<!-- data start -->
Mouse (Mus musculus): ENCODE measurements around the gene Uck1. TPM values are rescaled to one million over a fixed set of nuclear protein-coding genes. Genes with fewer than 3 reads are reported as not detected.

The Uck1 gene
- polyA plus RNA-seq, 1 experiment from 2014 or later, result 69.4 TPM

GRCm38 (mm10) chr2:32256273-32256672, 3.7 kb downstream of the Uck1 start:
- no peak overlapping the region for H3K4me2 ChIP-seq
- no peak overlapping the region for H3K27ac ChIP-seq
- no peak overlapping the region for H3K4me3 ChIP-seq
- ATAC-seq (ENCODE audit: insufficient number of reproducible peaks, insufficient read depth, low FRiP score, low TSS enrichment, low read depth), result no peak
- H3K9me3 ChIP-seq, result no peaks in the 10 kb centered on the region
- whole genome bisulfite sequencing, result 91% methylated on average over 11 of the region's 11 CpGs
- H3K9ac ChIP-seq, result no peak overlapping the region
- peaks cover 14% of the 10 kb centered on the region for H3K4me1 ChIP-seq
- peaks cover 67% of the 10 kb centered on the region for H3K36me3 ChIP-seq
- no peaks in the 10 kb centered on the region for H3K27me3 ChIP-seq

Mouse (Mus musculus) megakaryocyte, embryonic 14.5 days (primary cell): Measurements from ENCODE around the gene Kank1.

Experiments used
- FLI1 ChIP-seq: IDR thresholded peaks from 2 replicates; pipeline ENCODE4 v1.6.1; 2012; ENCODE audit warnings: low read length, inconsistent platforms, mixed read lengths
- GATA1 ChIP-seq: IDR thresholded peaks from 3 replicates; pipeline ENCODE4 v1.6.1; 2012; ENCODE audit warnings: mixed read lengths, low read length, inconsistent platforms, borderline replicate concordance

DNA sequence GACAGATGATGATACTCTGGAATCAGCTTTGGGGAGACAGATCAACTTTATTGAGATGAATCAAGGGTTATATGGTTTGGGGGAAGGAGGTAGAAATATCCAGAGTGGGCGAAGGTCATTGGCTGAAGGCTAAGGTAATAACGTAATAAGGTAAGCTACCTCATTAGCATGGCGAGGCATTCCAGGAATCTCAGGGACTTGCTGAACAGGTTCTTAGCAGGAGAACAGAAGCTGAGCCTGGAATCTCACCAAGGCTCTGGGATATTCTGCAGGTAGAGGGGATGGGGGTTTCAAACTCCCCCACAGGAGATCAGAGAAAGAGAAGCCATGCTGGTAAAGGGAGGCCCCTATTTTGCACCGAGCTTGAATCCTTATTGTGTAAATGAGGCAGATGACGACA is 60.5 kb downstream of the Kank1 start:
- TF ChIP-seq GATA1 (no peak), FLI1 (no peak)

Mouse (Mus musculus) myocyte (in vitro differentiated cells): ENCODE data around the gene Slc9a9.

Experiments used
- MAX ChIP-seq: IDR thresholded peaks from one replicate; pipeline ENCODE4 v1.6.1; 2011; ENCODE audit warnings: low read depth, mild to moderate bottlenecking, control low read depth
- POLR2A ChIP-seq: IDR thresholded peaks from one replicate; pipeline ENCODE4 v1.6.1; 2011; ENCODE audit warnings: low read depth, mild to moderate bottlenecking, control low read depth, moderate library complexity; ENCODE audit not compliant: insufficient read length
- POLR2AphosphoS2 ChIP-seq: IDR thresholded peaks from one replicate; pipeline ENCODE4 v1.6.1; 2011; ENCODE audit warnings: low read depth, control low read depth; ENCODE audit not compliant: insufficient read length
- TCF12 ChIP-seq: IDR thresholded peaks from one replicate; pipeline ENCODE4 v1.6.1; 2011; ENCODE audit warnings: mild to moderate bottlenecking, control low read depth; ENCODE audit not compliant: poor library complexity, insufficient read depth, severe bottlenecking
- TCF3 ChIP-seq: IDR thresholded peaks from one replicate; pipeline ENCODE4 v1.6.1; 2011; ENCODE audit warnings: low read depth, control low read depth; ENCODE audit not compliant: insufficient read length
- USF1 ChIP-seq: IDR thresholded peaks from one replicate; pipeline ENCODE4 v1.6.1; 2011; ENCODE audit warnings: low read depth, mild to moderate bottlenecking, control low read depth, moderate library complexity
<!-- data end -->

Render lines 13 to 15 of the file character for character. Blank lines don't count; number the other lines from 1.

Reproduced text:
- peaks cover 67% of the 10 kb centered on the region for H3K36me3 ChIP-seq
- no peaks in the 10 kb centered on the region for H3K27me3 ChIP-seq

Mouse (Mus musculus) megakaryocyte, embryonic 14.5 days (primary cell): Measurements from ENCODE around the gene Kank1.